CP: We grieve every time the report of a massacre reaches us. However, with grief comes the feeling of rage, determination and persevering courage to continue what these human rights defenders stood and fought for. Our communities feel more determined than ever to pursue justice and genuine, lasting peace. Despite all the massacres and intimidation, the Lumad are still committed to defending their history, land, and livelihood. We should therefore be humbled and inspired by their courage and to commitment.
The massacre of our fellow human rights defenders Emerito Samarca, Dionel Campos and Juvello Sinzo, has made it evident that the murders are targeted. They were active members of the people’s movement in Mindanao.
AWID: What are some gendered aspects of the human rights struggle in the Philippines?
CP: State security forces employ specific forms of gender-based violence, including harassment and rape, to silence the grassroots, widespread and strong people’s movement, where women take the lead in shaping the resistance.
For example, Bai Josephine Pagalan, is a committed Lumad woman leader and WHRD involved in mobilizing resistance in the Caraga region in Mindanao. It was in front of Bai Josephine’s house where her fellow Lumad leaders Dionel Campos and Juvello Sinzo were mercilessly killed while all members of their community including children witnessed.
After killing Campos, Sinzo and Samarca, the paramilitary forces told the residents they should all leave their land, and threatened to kill them if they disobeyed. Bai Josephine, her daughter and newborn baby, and the rest of the community were forcibly evacuated the morning of September 1. Deprived of the time and space to mourn their loss, they walked for more than eight hours to Tandag City, where they are still staying.
Members of the Lumad community and activists tell of explicit cases of sexual harassment and gender based violence including rape committed by para military forces and security forces of the state. It is a matter of concern that such cases are not thoroughly investigated. Instead, on top of attacks against their land, territory, history, Lumad communities are subject to added layers of gender based discrimination and violence.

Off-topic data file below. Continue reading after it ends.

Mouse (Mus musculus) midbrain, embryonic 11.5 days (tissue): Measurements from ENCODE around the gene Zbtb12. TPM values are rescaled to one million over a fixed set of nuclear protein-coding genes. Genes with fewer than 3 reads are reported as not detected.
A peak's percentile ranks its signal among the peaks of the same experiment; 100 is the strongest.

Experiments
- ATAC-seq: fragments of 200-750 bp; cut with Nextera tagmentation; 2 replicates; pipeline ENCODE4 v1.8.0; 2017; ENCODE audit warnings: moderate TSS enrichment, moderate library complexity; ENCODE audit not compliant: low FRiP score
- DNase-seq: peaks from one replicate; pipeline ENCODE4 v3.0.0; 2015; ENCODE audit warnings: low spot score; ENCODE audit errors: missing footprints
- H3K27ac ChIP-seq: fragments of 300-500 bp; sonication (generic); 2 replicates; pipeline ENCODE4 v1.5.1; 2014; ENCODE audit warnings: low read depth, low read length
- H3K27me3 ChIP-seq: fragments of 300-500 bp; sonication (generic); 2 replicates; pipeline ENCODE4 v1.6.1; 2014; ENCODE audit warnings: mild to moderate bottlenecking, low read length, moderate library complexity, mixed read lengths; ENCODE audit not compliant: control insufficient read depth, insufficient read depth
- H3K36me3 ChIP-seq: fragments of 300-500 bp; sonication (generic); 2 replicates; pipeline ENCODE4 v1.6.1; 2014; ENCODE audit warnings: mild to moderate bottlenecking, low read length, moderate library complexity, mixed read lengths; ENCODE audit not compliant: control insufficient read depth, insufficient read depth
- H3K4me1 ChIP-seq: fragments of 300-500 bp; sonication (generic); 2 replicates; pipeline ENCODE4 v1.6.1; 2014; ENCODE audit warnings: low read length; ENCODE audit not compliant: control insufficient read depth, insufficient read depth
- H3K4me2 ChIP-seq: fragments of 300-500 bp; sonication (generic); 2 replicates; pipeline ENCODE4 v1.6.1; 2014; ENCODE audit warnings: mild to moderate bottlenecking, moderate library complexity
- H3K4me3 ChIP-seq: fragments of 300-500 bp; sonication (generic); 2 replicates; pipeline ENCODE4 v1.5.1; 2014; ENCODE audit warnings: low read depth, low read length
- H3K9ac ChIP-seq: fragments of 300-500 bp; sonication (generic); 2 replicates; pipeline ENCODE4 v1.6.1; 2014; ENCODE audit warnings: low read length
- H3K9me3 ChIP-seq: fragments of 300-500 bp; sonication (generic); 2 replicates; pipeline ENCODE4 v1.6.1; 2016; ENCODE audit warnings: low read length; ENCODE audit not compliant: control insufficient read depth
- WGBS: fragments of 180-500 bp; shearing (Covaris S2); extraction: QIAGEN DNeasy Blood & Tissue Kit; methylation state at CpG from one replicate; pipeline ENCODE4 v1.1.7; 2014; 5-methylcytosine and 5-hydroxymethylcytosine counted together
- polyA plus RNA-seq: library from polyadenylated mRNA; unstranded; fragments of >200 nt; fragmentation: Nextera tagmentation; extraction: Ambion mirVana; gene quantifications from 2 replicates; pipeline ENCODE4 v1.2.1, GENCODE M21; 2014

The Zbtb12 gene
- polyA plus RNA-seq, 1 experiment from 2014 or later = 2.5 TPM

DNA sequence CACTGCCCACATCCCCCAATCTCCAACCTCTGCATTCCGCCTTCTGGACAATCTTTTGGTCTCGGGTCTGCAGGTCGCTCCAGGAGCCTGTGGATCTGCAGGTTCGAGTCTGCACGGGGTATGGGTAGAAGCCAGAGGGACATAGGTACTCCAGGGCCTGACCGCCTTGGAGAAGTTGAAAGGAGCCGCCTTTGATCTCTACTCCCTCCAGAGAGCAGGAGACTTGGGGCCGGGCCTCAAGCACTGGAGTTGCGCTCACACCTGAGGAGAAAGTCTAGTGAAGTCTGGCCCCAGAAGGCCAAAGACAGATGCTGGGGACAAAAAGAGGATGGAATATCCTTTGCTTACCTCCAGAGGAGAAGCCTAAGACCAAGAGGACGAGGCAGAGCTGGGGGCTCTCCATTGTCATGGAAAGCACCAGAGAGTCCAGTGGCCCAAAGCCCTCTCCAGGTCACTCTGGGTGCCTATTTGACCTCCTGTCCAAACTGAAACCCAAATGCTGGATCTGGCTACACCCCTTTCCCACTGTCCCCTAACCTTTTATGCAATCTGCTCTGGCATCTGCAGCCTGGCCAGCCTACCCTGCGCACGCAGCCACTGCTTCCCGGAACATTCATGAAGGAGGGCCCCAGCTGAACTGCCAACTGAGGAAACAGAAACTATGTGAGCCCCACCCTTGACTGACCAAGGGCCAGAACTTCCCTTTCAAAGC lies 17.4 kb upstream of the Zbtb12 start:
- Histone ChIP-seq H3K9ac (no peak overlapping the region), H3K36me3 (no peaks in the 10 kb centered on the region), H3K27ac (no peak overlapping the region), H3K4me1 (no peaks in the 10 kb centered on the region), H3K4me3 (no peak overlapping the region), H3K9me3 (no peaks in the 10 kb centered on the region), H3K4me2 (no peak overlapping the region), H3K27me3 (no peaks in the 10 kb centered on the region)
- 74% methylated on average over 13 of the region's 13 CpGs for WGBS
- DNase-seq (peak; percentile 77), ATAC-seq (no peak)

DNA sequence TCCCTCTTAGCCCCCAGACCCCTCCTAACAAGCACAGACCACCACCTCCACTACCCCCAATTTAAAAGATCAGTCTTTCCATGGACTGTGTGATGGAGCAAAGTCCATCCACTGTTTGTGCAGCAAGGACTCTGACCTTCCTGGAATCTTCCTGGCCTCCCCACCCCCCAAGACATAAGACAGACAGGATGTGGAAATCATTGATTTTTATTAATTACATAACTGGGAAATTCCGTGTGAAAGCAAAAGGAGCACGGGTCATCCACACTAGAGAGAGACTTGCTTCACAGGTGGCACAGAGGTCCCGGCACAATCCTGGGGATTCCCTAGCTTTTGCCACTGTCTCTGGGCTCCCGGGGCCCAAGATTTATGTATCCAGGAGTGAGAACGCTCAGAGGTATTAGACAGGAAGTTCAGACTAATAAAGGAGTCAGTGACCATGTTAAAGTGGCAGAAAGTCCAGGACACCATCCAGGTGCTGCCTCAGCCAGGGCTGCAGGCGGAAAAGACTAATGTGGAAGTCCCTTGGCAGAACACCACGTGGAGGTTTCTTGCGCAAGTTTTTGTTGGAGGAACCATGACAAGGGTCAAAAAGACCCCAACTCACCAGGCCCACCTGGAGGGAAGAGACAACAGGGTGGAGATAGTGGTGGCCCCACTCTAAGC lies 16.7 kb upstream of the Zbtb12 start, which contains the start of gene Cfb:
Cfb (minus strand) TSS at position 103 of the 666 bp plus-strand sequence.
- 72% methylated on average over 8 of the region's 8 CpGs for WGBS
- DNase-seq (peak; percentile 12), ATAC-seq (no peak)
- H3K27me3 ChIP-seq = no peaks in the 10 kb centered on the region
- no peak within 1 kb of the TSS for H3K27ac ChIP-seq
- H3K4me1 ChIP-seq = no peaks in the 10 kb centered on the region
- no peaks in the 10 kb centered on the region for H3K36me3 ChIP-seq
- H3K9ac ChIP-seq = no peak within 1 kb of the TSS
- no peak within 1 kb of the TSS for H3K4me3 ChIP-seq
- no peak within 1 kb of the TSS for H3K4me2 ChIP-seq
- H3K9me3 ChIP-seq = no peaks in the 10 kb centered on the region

AWID: What is the role of WHRDs in Mindanao in advocating for the rights of Lumad and what are some strategies they have developed to defend their land, territory and lives?
CP: We are humbled and inspired by the courage, leadership and perseverance of the women human rights defenders in Mindanao, especially the Lumad women. They are at the forefront of the struggles, and advocate for their communities. WHRDs lead organizations, work as volunteer teachers in the alternative schools for the Lumad, organize and mobilize women and other members of the community to defend the land and their lives.
WHRDs in Mindanao receive political education within their own communities and are empowered through their engagement in political struggles. They now lead many organizations defending land, life and their communities. WHRDs in Mindanao undertake responsibilities and receive recognition equal to their male colleagues. Some WHRDs have also assumed leadership roles when their husband or a loved one is killed.
AWID: How can the international human rights community support your #StopLumadKillings campaign?
CP: There are concrete steps the international community can take to support our struggle in the Philippines. Currently, there are official requests from the Special Rapporteur on rights of indigenous peoples and Special Rapporteur on HRDs to conduct country visits to the Philippines. The Philippine government has been unresponsive to the requests of SRs who have the mandate to conduct independent investigations and analysis of the severity of human rights violations in the Philippines. Organizations, individuals, institutions and members of the international community can write appeals to amplify this request at the international level, and call on the government of the Philippines to abide by its international obligations.
We urge the international community to keep up the pressure to hold the government of the Philippines accountable for the extrajudicial killings, harassment, criminalization and illegal arrests of human rights and political activists; and for depriving Lumad people of access to their land and livelihood. During these difficult times, let us show once again how international solidarity can support the resistance and struggle of the Lumad and the Filipino peoples.
We are also appealing for humanitarian aid for the nearly 5,000 Lumad in Mindanao who are in evacuation centers because they are unable to go back to their communities due to the continuing military operations.